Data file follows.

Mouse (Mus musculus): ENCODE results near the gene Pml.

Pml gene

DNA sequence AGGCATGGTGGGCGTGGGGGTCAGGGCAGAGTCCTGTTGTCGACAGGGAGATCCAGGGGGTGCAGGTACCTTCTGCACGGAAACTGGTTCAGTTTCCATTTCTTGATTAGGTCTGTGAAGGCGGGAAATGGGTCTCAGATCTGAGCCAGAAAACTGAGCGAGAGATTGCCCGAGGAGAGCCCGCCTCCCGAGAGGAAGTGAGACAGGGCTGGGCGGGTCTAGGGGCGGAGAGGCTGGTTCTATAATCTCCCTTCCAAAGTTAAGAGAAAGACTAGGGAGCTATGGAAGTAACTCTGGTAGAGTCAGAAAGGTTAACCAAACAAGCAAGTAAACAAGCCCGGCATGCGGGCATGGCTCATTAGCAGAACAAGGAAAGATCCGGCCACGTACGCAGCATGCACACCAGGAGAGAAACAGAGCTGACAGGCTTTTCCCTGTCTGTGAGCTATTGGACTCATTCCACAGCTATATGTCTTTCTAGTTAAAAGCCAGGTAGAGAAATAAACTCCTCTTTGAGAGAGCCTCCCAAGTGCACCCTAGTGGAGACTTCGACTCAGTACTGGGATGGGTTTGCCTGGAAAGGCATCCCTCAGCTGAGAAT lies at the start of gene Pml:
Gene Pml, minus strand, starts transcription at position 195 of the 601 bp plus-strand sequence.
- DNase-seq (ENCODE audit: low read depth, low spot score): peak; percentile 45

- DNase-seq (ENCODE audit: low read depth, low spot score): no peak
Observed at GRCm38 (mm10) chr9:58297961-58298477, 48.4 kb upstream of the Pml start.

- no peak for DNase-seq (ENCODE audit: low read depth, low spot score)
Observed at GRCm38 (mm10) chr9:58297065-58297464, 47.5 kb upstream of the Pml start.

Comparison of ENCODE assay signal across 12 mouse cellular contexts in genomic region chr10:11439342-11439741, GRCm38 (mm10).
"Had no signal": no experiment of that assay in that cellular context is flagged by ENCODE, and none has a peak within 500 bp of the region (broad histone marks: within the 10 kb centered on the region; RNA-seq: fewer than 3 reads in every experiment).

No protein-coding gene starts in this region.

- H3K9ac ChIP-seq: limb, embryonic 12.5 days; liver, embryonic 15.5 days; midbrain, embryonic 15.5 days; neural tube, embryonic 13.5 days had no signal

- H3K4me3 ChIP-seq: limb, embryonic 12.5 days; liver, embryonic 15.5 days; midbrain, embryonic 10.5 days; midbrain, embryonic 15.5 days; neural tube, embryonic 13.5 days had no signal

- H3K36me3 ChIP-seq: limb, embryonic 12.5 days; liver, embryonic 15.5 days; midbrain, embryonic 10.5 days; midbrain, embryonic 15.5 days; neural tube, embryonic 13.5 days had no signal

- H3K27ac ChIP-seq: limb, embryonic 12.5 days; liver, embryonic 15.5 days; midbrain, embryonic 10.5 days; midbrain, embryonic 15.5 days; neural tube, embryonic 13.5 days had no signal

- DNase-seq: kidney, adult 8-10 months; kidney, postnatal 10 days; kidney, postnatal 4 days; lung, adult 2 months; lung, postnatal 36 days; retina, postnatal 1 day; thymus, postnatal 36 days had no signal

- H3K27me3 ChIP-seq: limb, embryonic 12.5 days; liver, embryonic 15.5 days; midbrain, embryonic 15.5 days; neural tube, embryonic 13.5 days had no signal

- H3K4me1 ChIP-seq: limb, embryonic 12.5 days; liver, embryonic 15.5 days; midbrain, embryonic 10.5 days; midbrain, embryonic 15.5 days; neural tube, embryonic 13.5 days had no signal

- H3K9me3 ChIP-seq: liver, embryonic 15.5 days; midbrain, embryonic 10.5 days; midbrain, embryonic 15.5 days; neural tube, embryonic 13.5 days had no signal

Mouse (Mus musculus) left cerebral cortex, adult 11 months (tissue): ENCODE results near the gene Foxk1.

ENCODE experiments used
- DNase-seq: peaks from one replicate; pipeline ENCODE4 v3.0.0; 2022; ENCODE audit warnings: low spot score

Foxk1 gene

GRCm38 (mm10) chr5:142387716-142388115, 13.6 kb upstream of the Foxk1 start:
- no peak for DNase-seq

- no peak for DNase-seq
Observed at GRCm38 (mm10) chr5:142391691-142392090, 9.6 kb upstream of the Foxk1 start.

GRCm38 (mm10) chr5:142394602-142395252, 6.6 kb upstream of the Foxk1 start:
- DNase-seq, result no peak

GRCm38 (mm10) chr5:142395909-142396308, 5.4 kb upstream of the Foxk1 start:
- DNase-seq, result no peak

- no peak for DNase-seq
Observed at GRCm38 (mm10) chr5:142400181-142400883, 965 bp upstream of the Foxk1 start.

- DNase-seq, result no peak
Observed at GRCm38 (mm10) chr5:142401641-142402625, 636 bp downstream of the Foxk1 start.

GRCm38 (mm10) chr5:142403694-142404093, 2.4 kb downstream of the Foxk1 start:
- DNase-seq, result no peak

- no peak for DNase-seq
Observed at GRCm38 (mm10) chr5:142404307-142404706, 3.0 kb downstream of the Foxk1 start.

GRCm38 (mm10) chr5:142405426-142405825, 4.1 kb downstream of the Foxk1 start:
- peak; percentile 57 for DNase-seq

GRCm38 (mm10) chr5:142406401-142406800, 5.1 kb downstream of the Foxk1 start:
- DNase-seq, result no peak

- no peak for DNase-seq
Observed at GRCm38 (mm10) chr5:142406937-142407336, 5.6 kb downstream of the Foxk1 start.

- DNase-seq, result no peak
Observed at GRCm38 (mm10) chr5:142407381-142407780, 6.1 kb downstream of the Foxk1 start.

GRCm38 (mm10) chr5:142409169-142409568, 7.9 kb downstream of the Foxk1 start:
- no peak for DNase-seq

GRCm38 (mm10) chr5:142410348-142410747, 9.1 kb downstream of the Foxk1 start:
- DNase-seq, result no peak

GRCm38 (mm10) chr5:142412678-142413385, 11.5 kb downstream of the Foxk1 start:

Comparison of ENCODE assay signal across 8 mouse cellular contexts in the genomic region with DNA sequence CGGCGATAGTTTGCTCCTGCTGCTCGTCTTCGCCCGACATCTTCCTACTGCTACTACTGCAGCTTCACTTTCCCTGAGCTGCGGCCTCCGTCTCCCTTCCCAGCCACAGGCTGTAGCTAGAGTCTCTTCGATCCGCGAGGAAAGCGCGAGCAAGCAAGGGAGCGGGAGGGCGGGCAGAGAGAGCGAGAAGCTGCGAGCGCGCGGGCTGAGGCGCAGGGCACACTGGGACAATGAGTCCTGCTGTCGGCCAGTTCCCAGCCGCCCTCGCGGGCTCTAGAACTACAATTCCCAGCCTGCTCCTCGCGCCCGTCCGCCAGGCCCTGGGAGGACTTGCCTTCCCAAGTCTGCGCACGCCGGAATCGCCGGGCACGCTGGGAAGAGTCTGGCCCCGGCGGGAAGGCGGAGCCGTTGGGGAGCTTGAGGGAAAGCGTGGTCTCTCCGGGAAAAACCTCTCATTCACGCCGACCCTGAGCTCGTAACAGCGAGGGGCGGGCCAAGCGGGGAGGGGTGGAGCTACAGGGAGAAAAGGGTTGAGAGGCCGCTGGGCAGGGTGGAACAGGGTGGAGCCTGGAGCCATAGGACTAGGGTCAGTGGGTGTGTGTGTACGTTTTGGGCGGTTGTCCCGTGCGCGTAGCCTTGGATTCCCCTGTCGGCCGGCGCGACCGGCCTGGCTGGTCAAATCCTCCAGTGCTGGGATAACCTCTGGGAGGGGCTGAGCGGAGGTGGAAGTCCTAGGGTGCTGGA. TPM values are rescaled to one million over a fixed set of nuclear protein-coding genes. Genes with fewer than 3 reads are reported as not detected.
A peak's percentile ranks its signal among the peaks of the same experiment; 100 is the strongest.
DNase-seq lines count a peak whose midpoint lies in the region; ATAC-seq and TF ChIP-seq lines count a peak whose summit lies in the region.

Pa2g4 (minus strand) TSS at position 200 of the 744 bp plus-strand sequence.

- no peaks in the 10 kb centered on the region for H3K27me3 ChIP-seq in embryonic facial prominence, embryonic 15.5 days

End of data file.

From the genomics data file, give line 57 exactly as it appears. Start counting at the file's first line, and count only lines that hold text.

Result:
Pa2g4 (minus strand) TSS at position 200 of the 744 bp plus-strand sequence.